Wendell Berry, quoted from It All Turns on Affection:
The discrepancy between what modern humans presume to know and what they can imagine—given the background of pride and self-congratulation—is amusing and even funny. It becomes more serious as it raises issues of responsibility. It becomes fearfully serious when we start dealing with statistical measures of industrial destruction.
To hear of a thousand deaths in war is terrible, and we "know" that it is. But as it registers on our hearts, it is not more terrible than one death fully imagined. The economic hardship of one farm family, if they are our neighbors, affects us more painfully than pages of statistics on the decline of the farm population. I can be heartstruck by grief and a kind of compassion at the sight of one gulley (and by shame if I caused it myself), but, conservationist though I am, I am not nearly so upset by an accounting of the tons of plowland sediment borne by the Mississippi River. Wallace Stevens wrote that "Imagination applied to the whole world is vapid in comparison to imagination applied to a detail"—and that appears to have the force of truth.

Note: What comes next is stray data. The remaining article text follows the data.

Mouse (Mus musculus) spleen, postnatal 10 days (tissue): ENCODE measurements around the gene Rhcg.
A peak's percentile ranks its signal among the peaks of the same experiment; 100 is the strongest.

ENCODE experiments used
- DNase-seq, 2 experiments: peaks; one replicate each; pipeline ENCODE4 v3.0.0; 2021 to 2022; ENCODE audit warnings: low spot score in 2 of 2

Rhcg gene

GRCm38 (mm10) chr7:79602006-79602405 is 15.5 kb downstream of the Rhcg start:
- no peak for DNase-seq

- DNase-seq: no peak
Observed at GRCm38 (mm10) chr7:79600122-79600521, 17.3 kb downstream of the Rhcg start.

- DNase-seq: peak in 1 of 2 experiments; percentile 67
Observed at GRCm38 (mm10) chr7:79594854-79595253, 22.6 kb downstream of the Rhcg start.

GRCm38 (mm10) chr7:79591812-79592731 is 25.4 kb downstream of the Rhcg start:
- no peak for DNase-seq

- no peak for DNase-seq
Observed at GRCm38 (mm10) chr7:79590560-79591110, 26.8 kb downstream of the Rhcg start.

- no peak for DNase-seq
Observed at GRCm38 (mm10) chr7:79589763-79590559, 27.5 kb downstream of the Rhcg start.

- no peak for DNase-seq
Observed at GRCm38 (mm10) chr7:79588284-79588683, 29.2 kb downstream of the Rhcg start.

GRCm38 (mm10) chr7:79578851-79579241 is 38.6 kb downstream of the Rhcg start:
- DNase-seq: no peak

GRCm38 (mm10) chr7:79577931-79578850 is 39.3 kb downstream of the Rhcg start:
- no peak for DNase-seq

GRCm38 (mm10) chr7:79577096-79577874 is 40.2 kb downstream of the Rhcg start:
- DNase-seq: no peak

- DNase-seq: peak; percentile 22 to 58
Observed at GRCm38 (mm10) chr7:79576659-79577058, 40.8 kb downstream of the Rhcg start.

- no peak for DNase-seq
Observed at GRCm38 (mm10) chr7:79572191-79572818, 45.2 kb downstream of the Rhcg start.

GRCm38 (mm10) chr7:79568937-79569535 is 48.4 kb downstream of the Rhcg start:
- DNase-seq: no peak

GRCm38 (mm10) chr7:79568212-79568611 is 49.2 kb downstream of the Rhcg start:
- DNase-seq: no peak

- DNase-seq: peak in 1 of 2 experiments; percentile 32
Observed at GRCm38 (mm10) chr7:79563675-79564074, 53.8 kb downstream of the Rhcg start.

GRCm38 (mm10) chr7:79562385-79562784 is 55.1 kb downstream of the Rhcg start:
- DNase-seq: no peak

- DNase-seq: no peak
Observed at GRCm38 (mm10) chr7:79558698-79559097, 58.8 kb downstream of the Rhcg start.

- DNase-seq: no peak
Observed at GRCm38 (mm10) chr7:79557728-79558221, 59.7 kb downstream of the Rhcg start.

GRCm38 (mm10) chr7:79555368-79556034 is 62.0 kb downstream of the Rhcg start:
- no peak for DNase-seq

It is a horrible fact that we can read in the daily paper, without interrupting our breakfast, numerical reckonings of death and destruction that ought to break our hearts or scare us out of our wits. This brings us to an entirely practical question: Can we—and, if we can, how can we—make actual in our minds the sometimes urgent things we say we know? This obviously cannot be accomplished by a technological breakthrough, nor can it be accomplished by a big thought. Perhaps it cannot be accomplished at all.